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Frequently Asked Questions

What is the first step toward Habitat home ownership?

Visit our "How to Apply" page to download an application and find instructions on submitting your application. Click the button below to be taken to that page.


How does the selection process work?

The Homeowner Selection Committee will evaluate your financial eligibility. This consists of obtaining documentation (see the application for a list of required documents), references, verification forms, and a credit report to learn about your credit situation. Close attention is paid to outstanding collections, debts, and any unpaid judgments (judgments must be satisfied before the purchase of a home). The Committee is looking for you to show adequate, reliable income to be sure you are ready for the financial responsibility of home ownership. If you meet income and financial requirements, there will be a home visit. Here the Committee is looking for your need for housing and willingness to be an active partner with Habitat throughout the program. The Selection Committee then determines your eligibility and presents selected applicants to the Board of Directors for approval and acceptance.

What if my credit report shows outstanding collections, debt, bankruptcies, judgments, or liens?

We do not look for perfect credit. We consider your whole picture and look for applicants who are ready to accept the responsibility of home ownership. At the same time, we do not want to put you in a home that you cannot afford or in a situation where you cannot be a successful home owner.

What can I do to prepare for applying?

You are highly encouraged to develop a plan of action to resolve outstanding credit issues. If you would like to get a head start, you can begin to clean up your credit report, seek free financial counseling, and attend the required First Time Home Buyer Class.

How long does the process take?

The process from beginning to moving into the home can take from 12 to 24 months or more depending on construction schedules. Once approved for the program you begin earning your Sweat Equity hours by contributing to the construction on others’ homes and saving for closing costs.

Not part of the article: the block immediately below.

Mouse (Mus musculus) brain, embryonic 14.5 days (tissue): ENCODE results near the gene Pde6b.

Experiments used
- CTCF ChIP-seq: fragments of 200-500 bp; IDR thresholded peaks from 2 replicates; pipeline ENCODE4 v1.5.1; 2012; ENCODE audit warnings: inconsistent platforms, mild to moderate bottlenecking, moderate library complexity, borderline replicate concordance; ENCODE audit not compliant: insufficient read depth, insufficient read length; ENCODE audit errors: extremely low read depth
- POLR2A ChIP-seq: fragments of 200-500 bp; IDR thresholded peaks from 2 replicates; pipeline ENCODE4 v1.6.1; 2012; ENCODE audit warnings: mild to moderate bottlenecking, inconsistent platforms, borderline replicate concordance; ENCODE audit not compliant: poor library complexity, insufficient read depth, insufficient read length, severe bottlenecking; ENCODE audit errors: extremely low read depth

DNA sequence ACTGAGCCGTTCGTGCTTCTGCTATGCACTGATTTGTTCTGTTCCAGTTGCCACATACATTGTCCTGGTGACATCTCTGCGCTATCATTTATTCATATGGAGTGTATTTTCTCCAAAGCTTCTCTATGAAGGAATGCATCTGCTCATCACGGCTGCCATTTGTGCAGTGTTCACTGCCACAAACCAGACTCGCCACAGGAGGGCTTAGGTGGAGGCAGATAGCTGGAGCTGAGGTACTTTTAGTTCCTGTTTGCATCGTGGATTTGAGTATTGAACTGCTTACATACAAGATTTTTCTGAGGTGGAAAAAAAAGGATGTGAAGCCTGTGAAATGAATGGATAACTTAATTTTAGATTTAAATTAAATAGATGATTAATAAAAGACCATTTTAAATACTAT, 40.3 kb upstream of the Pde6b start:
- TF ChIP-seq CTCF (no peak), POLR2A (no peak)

What does “need for housing” mean?

“Need for housing” can mean a few different things. If the Selection Committee determines any of these apply, you meet this requirement.

  • Substandard Housing: Has issues that create health and/or safety problems (mold, unsafe neighborhood, poor heating or plumbing, etc.), or too few bedrooms for the number, ages, and gender of household members.

  • Temporary Housing: Temporary living arrangements or transitional/subsidized housing.

  • Housing that is too expensive: 30% or more of the income is being spent for total housing costs (rent and necessary utilities, i.e., water, sewer, trash removal, gas and electricity).

What is Sweat Equity?

Sweat Equity is the time and effort you contribute toward the purchase of you home through the construction of others’ homes as well as your own. It is a central principle in Habitat’s mission of building community and partnering with families to provide “not a hand-out, but a hand-UP!” Following approval, you must complete the required number of sweat equity hours, but more important than the number of hours, is your consistent, active participation on the jobsite. 

What if I don’t know anything about construction?

We do not require any previous skills or knowledge. Sweat equity is an exciting learning experience working with your family, friends, and community to build other peoples’ homes as well as your own. Working alongside volunteers and future neighbors to build your home and community is one of the most unique, empowering, and rewarding aspects of Habitat for Humanity.

If I’m denied, can I reapply?

Absolutely. The Homeowner Selection Committee does their best to refer you to the tools and resources available to help you improve your situation. Some of our homeowners were denied the first time they applied due to outstanding collections and debts, income below our limits, recent bankruptcies, or other issues. They successfully improved their eligibility, reapplied, and were accepted into the program.

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